i also love it, how you can move from country to country havein only one Shangen Visa - that's cool and would be even greater, if it was so easy for me to get one )) but i finaly got and now can travel much and interesting, which for i can't stop feeling myself happy ))
speaking about France..... i visited it onley for one day - the town named Strasburg, which is situated just near to the border to Germany. i was shocket to know, that a shop assistant in the suvenier store didn't speak any other language, but French. as i was with my freinds from other countries, we've tryed to speak to him in German, English, Portugiese, Spanisch and even Italien - nothing helped! how come, that in suvenier store the shop assistant can't speak foreighn languages??? that was really funny, but we left the store without buying anything - good lesson to him ))
tijn01
I love Europe and I love the EU.... I think the EU is the beginning of the world community that we will all peacefully and happily join one day!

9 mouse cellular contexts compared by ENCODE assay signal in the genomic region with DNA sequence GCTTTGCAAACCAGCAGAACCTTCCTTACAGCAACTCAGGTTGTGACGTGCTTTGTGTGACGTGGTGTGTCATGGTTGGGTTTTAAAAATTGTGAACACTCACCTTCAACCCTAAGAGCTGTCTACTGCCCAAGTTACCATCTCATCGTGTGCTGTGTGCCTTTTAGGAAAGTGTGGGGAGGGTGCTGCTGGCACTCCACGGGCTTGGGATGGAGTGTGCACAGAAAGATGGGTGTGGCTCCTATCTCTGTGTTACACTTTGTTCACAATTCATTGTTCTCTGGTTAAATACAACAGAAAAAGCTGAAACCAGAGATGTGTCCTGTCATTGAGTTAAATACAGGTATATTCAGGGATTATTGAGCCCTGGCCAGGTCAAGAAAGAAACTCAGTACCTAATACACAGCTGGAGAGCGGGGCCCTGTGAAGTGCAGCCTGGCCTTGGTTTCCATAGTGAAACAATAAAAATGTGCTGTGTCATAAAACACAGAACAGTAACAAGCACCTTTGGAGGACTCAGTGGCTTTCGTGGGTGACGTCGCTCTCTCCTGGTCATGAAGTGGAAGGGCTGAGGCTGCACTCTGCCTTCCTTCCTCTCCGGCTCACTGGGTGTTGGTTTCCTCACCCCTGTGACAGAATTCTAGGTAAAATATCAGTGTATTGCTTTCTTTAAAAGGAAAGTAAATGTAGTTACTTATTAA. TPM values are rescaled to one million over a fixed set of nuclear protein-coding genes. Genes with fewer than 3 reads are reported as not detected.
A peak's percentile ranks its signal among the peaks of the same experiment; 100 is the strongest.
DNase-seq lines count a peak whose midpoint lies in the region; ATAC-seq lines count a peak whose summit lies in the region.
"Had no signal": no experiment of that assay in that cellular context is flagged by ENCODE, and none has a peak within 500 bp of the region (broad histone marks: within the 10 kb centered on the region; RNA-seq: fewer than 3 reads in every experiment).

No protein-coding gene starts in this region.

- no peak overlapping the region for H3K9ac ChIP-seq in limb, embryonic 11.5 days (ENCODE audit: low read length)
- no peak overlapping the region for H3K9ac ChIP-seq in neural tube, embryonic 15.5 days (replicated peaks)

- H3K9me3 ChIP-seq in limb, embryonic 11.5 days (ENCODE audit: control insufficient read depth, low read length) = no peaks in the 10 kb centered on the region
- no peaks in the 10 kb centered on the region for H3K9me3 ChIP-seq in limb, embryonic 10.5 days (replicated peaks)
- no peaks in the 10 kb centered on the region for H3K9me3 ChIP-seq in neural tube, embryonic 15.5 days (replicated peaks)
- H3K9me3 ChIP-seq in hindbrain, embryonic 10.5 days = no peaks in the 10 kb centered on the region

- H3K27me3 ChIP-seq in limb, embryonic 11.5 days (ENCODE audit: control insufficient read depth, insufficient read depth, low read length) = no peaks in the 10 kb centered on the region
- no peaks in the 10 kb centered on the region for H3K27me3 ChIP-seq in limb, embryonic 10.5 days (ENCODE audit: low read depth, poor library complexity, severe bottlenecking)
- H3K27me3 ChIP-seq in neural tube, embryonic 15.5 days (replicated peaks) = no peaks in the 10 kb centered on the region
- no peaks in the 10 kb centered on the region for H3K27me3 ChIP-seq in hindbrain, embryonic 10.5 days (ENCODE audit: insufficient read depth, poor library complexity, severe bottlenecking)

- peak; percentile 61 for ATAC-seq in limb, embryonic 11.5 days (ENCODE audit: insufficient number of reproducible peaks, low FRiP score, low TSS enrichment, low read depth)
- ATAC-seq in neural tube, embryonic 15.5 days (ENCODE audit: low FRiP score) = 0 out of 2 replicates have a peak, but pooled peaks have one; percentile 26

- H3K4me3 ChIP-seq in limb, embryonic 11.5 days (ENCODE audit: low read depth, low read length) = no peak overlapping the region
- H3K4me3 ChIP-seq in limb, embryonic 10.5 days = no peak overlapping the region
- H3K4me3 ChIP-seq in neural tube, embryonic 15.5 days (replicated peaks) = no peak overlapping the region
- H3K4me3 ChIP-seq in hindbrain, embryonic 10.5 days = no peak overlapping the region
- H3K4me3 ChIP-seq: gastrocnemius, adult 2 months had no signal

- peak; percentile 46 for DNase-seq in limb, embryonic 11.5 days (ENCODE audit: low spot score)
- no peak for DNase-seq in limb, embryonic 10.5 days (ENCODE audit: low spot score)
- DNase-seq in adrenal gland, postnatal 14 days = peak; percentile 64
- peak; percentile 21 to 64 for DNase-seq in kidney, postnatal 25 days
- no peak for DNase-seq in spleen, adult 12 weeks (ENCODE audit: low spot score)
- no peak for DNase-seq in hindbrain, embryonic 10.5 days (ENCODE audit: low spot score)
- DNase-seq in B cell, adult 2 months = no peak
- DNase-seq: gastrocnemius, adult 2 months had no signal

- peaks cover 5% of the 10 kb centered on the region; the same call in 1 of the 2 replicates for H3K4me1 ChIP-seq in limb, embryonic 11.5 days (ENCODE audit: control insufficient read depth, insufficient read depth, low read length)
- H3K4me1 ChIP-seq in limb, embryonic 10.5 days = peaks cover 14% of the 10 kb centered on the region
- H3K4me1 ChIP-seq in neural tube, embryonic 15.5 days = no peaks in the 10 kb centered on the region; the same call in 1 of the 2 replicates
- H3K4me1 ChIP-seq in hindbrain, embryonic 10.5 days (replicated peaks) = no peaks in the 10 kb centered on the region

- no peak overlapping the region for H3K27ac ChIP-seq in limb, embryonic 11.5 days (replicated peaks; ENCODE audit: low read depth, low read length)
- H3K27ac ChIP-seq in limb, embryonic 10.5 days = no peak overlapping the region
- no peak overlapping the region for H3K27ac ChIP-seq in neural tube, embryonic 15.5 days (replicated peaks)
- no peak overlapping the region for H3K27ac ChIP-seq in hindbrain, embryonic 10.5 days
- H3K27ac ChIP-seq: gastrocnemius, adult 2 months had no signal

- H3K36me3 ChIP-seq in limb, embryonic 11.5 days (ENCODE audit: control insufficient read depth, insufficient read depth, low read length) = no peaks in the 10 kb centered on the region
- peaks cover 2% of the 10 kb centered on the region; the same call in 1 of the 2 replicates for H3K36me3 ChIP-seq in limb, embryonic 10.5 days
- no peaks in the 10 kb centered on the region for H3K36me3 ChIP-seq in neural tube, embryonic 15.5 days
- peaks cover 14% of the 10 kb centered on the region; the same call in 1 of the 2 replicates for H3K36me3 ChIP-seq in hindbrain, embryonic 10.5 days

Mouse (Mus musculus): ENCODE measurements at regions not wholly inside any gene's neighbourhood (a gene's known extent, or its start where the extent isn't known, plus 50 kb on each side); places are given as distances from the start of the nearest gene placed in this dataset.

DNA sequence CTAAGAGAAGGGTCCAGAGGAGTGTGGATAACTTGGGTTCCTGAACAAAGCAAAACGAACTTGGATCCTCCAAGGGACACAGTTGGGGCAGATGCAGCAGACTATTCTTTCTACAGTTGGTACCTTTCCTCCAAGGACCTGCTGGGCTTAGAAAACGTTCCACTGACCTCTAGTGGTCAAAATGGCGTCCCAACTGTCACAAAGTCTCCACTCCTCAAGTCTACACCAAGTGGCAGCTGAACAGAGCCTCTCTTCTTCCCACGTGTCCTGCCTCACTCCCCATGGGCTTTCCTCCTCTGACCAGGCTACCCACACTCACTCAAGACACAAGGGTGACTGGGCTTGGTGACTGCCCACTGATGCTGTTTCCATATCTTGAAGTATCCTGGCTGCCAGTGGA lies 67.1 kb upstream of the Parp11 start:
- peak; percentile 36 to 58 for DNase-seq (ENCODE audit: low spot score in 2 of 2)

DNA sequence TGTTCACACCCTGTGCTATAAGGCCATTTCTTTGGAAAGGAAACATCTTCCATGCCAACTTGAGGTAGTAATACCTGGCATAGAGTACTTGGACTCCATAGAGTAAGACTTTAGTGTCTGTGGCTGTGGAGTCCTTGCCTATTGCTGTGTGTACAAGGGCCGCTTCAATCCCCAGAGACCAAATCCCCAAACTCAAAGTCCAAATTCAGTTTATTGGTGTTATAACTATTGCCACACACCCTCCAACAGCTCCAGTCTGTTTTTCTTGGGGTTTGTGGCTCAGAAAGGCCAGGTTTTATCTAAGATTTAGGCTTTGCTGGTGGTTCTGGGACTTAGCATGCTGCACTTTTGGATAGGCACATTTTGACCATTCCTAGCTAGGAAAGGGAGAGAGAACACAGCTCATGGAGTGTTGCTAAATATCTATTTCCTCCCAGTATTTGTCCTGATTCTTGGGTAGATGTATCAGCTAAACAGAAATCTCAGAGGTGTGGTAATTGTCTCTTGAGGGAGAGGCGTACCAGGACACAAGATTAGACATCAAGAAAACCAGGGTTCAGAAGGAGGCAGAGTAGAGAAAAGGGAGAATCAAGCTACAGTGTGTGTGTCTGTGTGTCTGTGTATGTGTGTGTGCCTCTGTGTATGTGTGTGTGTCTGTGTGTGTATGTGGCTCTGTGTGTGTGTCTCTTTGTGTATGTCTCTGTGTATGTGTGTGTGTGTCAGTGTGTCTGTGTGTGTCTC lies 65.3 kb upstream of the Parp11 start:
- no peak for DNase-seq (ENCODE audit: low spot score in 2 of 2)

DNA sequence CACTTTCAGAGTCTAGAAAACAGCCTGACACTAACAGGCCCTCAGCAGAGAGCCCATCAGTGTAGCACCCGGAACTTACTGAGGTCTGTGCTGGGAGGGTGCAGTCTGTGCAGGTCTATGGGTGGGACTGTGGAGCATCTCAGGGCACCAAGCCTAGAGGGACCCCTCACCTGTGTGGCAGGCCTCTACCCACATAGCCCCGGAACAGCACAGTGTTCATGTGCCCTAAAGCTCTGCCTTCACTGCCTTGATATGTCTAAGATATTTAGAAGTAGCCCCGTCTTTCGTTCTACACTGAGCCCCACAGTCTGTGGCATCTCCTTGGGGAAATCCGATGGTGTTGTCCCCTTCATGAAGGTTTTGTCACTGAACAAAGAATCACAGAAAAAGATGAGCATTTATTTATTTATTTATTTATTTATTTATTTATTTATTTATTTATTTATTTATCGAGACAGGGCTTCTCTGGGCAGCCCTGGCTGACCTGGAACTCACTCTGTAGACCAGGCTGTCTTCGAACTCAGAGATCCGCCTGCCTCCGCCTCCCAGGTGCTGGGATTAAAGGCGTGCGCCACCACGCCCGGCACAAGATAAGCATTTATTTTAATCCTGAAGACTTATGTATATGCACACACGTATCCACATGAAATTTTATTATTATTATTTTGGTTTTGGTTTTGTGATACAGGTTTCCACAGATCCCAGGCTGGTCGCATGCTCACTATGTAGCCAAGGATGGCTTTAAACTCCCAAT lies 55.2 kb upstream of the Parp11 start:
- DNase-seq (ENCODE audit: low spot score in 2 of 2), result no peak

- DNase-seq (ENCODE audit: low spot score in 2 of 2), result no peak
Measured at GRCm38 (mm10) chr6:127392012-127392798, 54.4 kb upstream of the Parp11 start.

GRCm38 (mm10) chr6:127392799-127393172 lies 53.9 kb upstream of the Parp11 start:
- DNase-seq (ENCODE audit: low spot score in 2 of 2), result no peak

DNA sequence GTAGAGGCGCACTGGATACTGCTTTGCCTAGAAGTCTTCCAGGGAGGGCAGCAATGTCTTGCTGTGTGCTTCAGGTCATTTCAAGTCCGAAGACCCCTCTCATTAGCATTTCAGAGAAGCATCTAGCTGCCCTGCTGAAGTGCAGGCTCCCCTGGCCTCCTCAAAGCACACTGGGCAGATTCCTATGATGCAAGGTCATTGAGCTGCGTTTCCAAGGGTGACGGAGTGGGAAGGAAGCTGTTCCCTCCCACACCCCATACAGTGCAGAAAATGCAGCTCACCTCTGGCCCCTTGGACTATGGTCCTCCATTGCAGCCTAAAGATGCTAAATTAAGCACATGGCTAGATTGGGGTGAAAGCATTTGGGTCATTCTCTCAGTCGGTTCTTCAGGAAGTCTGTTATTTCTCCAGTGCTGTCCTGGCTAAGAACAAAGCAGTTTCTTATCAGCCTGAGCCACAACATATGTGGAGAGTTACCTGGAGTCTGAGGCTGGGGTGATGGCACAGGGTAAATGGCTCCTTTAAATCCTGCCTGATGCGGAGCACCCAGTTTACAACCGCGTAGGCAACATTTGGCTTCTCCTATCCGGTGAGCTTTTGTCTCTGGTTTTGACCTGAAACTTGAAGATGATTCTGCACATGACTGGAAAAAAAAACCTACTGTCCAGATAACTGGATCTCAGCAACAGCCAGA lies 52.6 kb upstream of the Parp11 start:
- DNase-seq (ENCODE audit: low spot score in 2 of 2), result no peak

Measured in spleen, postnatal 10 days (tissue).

I love that Europeans are proud of their countries while accepting all the differences around them and learning English for all of us stupid Anglophones who didn't listen in French class!
I hope all the countries keep their individuality while being a huge union like they have so far!
helsinkimay2007-1
The European model is changing rapidly with the expansion to the East, doubling the number of countries. These countries are extremely poor in comparison. So governance will be complex and also the culture mix. This could lead to growing tensions and resentment.
LimpFish
yeah, the introduction of the eastern countries already causes lots of problems... I'm not sure it's such a great idea really... but who knows, I hope I'm wrong! Smile